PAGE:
Major studios, streamers, cable providers, and other media giants lost a combined $542 billion in market value in 2022, with left-wing studios the Walt Disney Co., Netflix, and Comcast accounting for the bulk of the bloodshed.
The Dow Jones Media Titans index, which tracks the performance of 30 of the world’s biggest media companies, shed 40 percent this year, with its total market value declining from $1.35 trillion to $808 billion, according to a Financial Times report.
The losses outpaced indices for other sectors, including banking, which saw a 14.5 percent drop for the year, and telecommunications, which fell by 11.2 percent.
Hollywood’s horrible year was the result of a one-two punch of a downturn in the streaming market coupled with consumers continuing to cut the cord by the millions. In addition, the advertising market has cratered as households cut spending as the costs of essentials like food and energy continue to skyrocket due to President Joe Biden’s (D) disastrous economic policies.
Woke companies paid the highest price in 2022.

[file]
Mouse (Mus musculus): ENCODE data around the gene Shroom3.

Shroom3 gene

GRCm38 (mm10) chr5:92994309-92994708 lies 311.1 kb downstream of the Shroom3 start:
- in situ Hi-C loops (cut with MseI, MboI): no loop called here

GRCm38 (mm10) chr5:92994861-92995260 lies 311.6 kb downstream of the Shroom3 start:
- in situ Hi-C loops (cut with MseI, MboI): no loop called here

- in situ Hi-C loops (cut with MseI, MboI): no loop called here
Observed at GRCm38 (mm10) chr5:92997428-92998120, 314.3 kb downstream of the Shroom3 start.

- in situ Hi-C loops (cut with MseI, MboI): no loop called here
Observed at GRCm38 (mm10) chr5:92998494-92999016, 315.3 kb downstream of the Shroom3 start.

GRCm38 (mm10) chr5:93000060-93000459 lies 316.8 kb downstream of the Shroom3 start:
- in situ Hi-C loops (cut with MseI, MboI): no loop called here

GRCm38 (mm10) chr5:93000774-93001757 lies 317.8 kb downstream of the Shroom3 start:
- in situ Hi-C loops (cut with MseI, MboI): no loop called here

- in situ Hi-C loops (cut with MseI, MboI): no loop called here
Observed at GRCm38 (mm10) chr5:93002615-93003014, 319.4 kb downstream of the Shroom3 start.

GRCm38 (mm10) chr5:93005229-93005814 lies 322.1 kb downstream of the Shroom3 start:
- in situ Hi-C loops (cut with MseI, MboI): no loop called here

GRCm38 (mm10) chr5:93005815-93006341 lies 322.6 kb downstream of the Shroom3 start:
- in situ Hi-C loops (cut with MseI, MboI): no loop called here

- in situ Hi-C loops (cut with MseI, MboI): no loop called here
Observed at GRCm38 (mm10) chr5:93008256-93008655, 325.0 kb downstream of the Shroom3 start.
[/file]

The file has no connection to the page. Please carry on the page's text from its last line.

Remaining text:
Disney — once an invincible brand and iconic American company– saw its stock plummet more than 40 percent this year as the company faces weak profitability for the foreseeable future, prompting the firing of CEO Bob Chapek and the return of old CEO Bob Iger.
Disney, whose stock is on course for its worst year since 1974, spent 2022 embracing radical LGBTQ activism and waging a calamitous political war with Florida Gov. Ron DeSantis (R) over the state’s anti-grooming Parental Rights in Education Law.
Netflix experienced an unprecedented two consecutive quarters of subscriber losses this year, which resulted in layoffs and cost-cutting across the board. For the year, the stock is down more than 50 percent.
Other big losers include Paramount Global, whose stock has dropped more than 40 percent, and Warner Bros. Discovery — the parent company of CNN — whose stock has tumbled more than 60 percent.
Comcast — the parent of NBC and MSNBC, as well as Universal — is down more than 30 percent for the year.
“It’s been a perfect storm of bad news,” Michael Nathanson, media analyst at SVB MoffettNathanson, told the FT. “I’ve been covering this sector a long time and I’ve never seen such a bad collection of data points before.”